“We’re seeing a lot of effort around the booking process to try and solve how you make it seamless and pleasant to book a hotel room while finding the opportunity to cross-sell a rental car, local activities, or possibly a flight,” says Musto. “Broadly for the OTAs, though, much of the volume starts with people who are trying to book a flight, which is not a very profitable activity. One of their challenges is to make money off of people coming to book flights. They’re usually in a hurry to find the best deal, and not in a frame of mind to deal with something else. It’s a very difficult trick to pull off. On the other hand, when visitors are booking a vacation or even lodging, there’s a much greater opportunity to cross-sell. They have more time and a more open mind.”

Fundamentals Drive Brand Impact and Conversion

In vying for their share of the $117 billion online travel market, online travel agencies and suppliers have to impress site visitors in four fundamental areas: customer support, trust and security, the booking process, and price satisfaction. Getting these basics right translates into greater brand impact and higher conversion ratios. “It tends to be that the OTAs did better than the suppliers in the Keynote study,” Musto concludes. “OTAs live and die on having people come into their sites and book a hotel room — and they are filled with best practices that the suppliers could be emulating. Here and there, a supplier, especially Marriott, will adopt many of these best practices and do very well.”

Right now, online travel sites and consumers alike are responding to the worst economic crisis in generations. The sites are reacting with heavy promotional tactics, and consumers with intensive comparison shopping. While the current Keynote study has Expedia sitting on the top of the heap for OTAs, and Marriott for suppliers, the results are close and mixed across the board. Those sites that best adhere to customer-centric best practices at any point in time — offering good value and a smooth process, backed by exceptional service and trustworthiness — can achieve the greatest impact. But no matter who is at the top at any given time, the ongoing raising of the bar for customer experience and value is an ultimate win for consumers.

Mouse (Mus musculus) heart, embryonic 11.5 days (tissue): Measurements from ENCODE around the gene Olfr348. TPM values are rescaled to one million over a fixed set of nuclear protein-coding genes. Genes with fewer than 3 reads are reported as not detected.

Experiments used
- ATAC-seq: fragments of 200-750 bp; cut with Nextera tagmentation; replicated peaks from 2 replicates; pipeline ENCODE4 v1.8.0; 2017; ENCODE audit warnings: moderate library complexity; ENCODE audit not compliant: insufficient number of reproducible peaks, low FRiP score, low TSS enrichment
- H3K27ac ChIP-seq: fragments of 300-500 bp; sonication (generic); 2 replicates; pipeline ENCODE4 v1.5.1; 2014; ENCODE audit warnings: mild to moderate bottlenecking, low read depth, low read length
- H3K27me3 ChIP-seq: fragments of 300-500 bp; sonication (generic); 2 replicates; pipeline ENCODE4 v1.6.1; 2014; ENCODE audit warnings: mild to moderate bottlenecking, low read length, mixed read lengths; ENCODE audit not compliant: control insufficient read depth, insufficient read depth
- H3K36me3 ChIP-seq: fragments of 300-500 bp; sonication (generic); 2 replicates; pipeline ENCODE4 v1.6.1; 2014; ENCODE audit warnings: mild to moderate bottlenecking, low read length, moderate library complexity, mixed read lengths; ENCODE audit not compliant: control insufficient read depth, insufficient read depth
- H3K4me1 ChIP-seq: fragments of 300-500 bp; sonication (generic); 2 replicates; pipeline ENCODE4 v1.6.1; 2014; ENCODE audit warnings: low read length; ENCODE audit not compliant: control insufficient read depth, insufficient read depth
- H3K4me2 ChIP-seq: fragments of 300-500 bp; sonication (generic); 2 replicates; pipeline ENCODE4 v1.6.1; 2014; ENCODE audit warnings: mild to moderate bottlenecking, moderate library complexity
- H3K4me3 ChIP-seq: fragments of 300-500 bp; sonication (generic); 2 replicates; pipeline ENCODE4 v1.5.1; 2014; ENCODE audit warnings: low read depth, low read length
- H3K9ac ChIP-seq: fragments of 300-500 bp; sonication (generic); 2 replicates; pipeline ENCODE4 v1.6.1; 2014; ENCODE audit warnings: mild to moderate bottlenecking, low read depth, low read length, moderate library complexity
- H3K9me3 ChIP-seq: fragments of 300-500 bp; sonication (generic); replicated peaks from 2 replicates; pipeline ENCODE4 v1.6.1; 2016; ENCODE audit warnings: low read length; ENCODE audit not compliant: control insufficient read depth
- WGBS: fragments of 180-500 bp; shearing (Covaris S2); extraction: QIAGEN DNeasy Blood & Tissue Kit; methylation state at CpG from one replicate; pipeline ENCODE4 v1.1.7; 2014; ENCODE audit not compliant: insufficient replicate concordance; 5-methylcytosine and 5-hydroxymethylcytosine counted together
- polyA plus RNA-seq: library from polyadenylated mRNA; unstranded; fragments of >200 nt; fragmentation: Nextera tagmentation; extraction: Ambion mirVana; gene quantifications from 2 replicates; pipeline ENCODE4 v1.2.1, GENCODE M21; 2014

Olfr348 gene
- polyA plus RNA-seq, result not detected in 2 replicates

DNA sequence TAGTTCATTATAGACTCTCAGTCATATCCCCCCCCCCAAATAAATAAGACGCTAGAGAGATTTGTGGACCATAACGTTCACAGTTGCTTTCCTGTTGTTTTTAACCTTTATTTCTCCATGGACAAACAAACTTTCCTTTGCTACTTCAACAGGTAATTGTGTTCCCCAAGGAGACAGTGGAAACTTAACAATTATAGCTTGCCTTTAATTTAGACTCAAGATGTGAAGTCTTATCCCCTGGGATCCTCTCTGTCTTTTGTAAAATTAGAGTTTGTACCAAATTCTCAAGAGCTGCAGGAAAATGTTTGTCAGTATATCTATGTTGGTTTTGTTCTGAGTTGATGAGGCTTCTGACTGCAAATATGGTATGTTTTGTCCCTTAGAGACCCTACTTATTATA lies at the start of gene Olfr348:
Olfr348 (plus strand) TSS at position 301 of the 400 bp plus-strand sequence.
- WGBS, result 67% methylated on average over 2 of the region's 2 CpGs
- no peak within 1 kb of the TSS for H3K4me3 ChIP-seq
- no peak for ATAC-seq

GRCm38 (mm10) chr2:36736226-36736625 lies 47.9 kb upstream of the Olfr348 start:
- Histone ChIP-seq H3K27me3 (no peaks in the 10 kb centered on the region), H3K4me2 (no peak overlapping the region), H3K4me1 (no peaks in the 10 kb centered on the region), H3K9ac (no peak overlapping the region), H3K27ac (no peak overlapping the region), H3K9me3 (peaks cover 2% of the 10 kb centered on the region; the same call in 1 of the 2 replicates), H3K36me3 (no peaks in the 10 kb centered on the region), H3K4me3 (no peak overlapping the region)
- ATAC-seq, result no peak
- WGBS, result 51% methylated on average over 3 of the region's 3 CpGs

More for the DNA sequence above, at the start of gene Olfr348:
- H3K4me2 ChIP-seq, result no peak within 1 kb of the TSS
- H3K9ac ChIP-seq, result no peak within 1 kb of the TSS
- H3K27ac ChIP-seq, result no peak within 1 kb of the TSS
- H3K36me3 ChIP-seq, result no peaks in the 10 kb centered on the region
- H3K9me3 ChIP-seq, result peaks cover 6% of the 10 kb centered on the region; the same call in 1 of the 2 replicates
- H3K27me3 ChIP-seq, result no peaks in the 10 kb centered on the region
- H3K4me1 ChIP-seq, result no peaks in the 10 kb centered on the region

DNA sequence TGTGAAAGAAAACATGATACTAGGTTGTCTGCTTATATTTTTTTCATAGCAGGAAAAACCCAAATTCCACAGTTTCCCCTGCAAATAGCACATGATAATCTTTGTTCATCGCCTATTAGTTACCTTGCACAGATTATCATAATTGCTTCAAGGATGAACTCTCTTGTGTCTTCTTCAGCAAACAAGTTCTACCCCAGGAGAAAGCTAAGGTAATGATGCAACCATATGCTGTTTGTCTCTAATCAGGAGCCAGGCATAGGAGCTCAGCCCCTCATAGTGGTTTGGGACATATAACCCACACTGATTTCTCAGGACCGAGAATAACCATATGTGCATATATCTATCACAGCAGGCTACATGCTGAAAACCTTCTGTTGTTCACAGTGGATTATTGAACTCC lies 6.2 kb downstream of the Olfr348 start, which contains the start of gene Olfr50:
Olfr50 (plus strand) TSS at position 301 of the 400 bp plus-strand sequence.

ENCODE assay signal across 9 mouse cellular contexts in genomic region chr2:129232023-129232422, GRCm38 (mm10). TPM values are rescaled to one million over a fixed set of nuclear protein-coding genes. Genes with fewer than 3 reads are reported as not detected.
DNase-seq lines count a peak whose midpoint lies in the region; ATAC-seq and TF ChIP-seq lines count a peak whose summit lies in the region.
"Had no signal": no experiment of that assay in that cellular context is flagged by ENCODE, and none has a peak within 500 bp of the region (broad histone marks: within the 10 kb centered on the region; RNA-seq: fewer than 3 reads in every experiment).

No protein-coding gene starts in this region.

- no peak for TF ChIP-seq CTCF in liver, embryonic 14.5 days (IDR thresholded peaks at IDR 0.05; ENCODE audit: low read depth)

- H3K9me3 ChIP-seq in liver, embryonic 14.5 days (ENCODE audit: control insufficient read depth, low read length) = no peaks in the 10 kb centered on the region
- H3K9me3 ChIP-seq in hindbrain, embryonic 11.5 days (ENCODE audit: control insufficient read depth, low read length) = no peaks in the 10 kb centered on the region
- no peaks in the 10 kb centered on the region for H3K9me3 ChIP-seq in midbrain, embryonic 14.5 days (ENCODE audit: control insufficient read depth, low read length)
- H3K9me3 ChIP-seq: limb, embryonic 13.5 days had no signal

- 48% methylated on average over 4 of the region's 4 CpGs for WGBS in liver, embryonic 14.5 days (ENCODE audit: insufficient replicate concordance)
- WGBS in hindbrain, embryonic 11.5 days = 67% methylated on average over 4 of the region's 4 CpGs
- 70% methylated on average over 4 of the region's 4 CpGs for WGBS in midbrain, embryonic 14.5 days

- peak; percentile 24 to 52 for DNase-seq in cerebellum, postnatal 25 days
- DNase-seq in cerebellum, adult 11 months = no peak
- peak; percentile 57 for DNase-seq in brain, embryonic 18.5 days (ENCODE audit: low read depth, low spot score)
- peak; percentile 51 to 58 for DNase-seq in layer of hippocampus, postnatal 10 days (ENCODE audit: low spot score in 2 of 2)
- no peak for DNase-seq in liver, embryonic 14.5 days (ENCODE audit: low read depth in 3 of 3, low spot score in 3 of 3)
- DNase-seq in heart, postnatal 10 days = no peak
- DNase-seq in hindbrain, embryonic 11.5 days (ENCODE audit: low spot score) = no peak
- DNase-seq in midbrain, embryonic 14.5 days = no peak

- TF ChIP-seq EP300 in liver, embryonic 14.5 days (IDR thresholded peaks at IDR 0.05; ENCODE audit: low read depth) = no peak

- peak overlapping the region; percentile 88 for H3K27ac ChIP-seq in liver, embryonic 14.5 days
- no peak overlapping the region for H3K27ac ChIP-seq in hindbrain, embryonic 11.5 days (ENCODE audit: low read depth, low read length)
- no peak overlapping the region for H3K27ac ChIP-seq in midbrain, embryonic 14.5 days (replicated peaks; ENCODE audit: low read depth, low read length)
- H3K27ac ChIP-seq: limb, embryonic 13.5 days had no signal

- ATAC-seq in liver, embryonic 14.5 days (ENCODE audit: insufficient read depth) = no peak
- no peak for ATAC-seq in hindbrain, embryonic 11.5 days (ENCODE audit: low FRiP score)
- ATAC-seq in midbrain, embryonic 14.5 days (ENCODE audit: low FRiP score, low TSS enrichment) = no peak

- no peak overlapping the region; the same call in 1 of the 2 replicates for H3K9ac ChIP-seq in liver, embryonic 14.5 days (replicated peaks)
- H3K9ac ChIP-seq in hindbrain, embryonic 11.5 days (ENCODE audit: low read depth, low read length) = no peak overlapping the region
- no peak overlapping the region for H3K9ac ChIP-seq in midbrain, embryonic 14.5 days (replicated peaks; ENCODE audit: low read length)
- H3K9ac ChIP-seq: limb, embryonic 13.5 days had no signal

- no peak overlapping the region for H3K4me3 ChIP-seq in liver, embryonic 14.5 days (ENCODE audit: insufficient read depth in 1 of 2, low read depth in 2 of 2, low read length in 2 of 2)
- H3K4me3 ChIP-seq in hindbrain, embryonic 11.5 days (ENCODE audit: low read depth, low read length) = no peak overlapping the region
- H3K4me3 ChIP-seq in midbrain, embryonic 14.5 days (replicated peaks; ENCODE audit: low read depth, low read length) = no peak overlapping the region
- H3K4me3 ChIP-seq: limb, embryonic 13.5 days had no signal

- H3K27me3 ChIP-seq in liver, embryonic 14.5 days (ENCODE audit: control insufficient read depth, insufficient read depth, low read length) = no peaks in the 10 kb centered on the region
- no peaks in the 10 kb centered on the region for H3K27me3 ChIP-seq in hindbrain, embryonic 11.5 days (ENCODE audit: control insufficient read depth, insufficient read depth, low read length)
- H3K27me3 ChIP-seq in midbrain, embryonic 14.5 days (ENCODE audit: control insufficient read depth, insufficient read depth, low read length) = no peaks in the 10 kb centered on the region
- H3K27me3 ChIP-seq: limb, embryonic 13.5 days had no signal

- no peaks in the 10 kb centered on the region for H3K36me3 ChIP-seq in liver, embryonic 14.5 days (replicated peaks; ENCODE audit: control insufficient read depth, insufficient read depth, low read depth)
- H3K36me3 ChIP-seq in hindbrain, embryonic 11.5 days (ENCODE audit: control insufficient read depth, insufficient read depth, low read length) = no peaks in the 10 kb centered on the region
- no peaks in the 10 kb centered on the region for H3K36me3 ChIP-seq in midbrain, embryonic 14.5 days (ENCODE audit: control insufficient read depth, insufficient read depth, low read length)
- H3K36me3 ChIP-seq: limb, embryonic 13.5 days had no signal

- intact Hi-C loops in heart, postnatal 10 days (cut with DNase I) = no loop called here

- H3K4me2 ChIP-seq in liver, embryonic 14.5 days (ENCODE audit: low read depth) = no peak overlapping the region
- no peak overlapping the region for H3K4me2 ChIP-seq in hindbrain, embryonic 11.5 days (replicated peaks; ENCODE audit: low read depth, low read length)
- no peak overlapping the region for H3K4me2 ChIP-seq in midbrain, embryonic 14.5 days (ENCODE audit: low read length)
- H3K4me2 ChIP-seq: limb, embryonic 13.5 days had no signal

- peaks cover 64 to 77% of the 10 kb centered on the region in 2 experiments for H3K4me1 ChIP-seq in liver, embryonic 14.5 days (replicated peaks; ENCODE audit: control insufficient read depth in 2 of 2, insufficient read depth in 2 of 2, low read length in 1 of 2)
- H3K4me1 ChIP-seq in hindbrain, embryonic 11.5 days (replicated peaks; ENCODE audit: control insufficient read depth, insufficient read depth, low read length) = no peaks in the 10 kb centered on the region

Ad Revenue, Deal Closer, Performance Caveat?

With most industries in a deep downturn, businesses are mining every available revenue opportunity that could help the bottom line. Online advertising is a potentially lucrative revenue stream, as evidenced by Google’s unprecedented success and the recently inked Microsoft-Yahoo! deal. The online travel agencies have recognized this opportunity, selling space for cooperative advertising with suppliers and unaffiliated ads as well. It’s a potentially win-win situation: the OTAs earn incremental revenues, and the airlines, hotels, car rental agencies, destinations and resorts have the opportunity to put their brands in front of active buyers. It would be expected that such deals will be more and more common in such a challenging economy.

There is a downside risk, however, if sites are not configured properly — the loading of contextual ads can drag down performance of the entire site, as page loads are stalled waiting for the ad feeds. This was markedly demonstrated on the day that Michael Jackson died. The news Web sites experienced huge spikes in traffic, with Akamai reporting an 11 percent surge in Internet traffic overall. The news sites are typically prepared to handle such a spike, but the ad networks that serve up many of the ads are not necessarily as robust. If the ads are fed externally, they are basically out of control of the site on which they appear, and consequently their impact on performance cannot be controlled, either.

“This is an important distinction, because in some cases, depending upon how a site is constructed or how the Web browser is used, a page may display perfectly fine with a blank area where a third party image should have been shown,” according to Shawn White, director of external operations at Keynote Systems. “In other cases, the entire Web page will wait until that last image is downloaded from the third party advertisement service, frustrating the reader.”

So if you are an OTA or any other site boosting revenue by selling ad space, performance monitoring is more critical than ever. With competitor sites just a click away, slow performance that drives visitors away can quickly negate revenues gained from ad sales. Sophisticated performance monitoring technology such as that available from Keynote can measure not just the overall page load times, but the loading performance of each element on the page as well.